The School of History and Anthropology at Queen’s and the Community Relations Council, in conjunction with the Irish Department of Foreign Affairs and Trade Community relations, today hosted a briefing on the Government of Ireland’s plans for commemorations in 2016: Ireland 2016: Centenary Programme, presented by John Concannon, Director of the 2016 Programme.
The programme, which was launched at the end of March, is impressively wide-ranging, encompassing seven strands: state ceremonial, historical reflection, the living language, youth and imagination, cultural expression, community participation, and global and diaspora.
Concannon emphasised that the programme had emerged through consultation with various stakeholders, and that it would ‘put the Proclamation at the centre of things.’ Further, it would aim to educate about the people involved (in particular, the seven signatories), the Irish national flag, and the role of women.
Concannon said the programme was ‘an open invitation’ for people to participate in events or to organise their own – throughout the island, not just in the Republic.
He described the Proclamation as ‘a visionary document,’ drawing attention to its emphasis on civil liberty, equal rights and opportunities, the pursuit of happiness and prosperity, and cherishing all the children of the nation equally.
It’s obvious that not everyone on the island of Ireland would take such a benign view of the Proclamation, so Concannon also emphasised that the programme aims to create space for debate, discussion, and dissenting views. The programme has been guided by an expert advisory group, whose quote on the official website emphasises the complexity of the period:
‘The commemoration will be measured and reflective, and will be informed by a full acknowledgement of the complexity of historical events and their legacy, of the multiple readings of history, and of the multiple identities and traditions which are part of the Irish historical experience.’
There are far too many events in the works to mention them all here, but Concannon highlighted a number that will be of particular interest:
Ceremonies at the GPO on Easter Sunday 27 March, including a reading of the Proclamation, the laying of a wreath by the President, and a parade. Concannon said this would be ‘a reflective and sombre day.’
Events include a major academic conference in April 2016; the University of Notre Dame projects (including a $3million documentary produced in conjunction with RTÉ); the online publication of a number of previously inaccessible archives by the National Archives of Ireland; and a one-day symposium on ‘Ulster Nationalists and the Irish Revolution,’ organised by the Royal Irish Academy (RIA). The RIA will also publish a book, Ulster Political Lives 1886-1921. Concannon assured listeners that the symposium and book would include unionist perspectives.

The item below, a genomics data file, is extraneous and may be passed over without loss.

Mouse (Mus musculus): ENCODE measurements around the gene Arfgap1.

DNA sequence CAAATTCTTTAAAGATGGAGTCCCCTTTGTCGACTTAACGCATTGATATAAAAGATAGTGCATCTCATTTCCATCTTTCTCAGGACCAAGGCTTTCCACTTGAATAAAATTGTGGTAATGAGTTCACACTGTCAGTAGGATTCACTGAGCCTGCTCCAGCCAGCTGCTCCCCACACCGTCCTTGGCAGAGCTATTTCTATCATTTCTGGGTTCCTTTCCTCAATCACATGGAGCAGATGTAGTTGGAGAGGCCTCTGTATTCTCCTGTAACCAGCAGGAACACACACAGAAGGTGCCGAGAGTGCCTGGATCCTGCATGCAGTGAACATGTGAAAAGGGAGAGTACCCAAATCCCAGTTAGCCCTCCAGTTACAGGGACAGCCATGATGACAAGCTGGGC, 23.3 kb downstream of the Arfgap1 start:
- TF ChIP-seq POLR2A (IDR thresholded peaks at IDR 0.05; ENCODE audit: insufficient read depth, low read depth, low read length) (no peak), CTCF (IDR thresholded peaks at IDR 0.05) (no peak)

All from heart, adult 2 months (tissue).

The Living Language:
Includes lectures, debates, arts and theatre events, and digitisation projects.
Youth and Imagination:
Every school will receive lesson plans around the Proclamation and be invited to produce a ‘Proclamation for a New Generation’, reflecting their own values, hopes and aspirations in light of analysis of the principles and ideals of the 1916 Proclamation. There is also a 1916 Ancestry project planned, where students will be invited to trace their family histories back to 1916. Concannon remarked that he expected that many students would find their great-grandparents ‘fighting in the British Army during the Great War,’ which would add a further dimension of complexity to their study of the era.
A range of events are planned across the island’s museums, universities, arts centres, theatres, etc. There will be a signature event on Easter Monday, which will ‘tell the story of Ireland 1916 to 2016 in music, dance, theatre, poetry, personal and historical reflection and grand spectacle.’
Includes a number of events organised by Local Authorities and the GAA, as well as the already annual Reconciliation Networking Forum, which will be held in Northern Ireland in 2016. The forum will explore the impact of commemorations on reconciliation.
Global and Diaspora:
There are a number of events planned throughout the world, not just in the expected places like North America and Australia, but in South America, India, Great Britain, Europe, and more.
In addition to events, the programme will deliver these ‘permanent reminders’:
- A new interpretative centre in the General Post Office in Dublin
- The restoration of Richmond Barracks (where the 1916 leaders were court-martialled)
- A Tenement Museum in Dublin focusing on life in the city 100 years ago
- A Cultural Centre at Teach an Phiarsaigh focusing on Pádriag Pearse
- The refurbishment of Kilmainham Gaol and Courthouse
- The restoration of the Kevin Barry Rooms at the National Concert Hall (setting for the Treaty ratification debates)
- The development of the Military Pensions Archive. While the archive is already available online, this will include premises in Cathal Brugha Barracks
During the question and answer period, most of the questions Concannon fielded focused on how unionist perspectives might be expressed, or whether commemorations would include a British dimension. For example, when Queen’s history lecturer Marie Coleman remarked that the idea that a member of the British royal family would be invited to the Easter Sunday event had been discarded, Concannon did not contradict her.
Rather, Concannon emphasised that there would be a dedicated series of activities in Britain, and observed that the Ancestry Project would bring further recognition to the Irish who served in the British Army. He said that by the summer the Government will have developed a dedicated programme focusing on the Somme. He also pointed out that while his talk today had focused on the Easter Rising, this should be seen in the wider context of the Government’s ‘Decade of Centenaries’ commemorations.